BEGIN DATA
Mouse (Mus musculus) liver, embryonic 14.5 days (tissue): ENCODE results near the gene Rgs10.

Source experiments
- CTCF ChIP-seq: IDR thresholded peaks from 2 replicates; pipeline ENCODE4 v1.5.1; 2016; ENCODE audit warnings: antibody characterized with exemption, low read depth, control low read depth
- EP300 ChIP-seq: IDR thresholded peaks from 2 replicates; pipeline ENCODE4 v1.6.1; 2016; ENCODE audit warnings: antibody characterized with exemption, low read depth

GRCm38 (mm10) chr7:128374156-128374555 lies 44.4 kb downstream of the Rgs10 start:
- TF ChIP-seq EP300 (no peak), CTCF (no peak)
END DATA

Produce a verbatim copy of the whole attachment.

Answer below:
Mouse (Mus musculus) liver, embryonic 14.5 days (tissue): ENCODE results near the gene Rgs10.

Source experiments
- CTCF ChIP-seq: IDR thresholded peaks from 2 replicates; pipeline ENCODE4 v1.5.1; 2016; ENCODE audit warnings: antibody characterized with exemption, low read depth, control low read depth
- EP300 ChIP-seq: IDR thresholded peaks from 2 replicates; pipeline ENCODE4 v1.6.1; 2016; ENCODE audit warnings: antibody characterized with exemption, low read depth

GRCm38 (mm10) chr7:128374156-128374555 lies 44.4 kb downstream of the Rgs10 start:
- TF ChIP-seq EP300 (no peak), CTCF (no peak)